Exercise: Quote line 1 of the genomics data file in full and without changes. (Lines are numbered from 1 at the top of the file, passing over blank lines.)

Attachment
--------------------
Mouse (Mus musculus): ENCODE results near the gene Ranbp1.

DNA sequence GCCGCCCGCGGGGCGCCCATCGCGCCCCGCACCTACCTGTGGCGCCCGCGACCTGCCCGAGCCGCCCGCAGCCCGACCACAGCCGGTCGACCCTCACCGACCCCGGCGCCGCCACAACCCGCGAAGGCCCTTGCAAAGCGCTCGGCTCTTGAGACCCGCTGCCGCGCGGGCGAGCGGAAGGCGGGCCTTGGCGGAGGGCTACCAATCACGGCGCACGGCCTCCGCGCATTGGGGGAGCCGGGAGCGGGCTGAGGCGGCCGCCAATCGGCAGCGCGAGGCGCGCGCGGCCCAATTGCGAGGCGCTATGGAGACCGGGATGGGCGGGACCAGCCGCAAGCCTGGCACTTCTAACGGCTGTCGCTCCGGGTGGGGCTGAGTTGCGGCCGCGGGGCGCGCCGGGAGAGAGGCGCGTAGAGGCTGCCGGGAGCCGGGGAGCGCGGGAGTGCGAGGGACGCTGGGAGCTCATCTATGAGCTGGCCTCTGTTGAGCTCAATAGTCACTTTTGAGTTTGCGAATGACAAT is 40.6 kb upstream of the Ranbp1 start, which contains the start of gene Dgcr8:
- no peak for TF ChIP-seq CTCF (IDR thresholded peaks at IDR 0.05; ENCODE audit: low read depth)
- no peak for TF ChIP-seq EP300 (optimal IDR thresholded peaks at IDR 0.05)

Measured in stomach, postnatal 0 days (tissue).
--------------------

Mouse (Mus musculus): ENCODE results near the gene Ranbp1.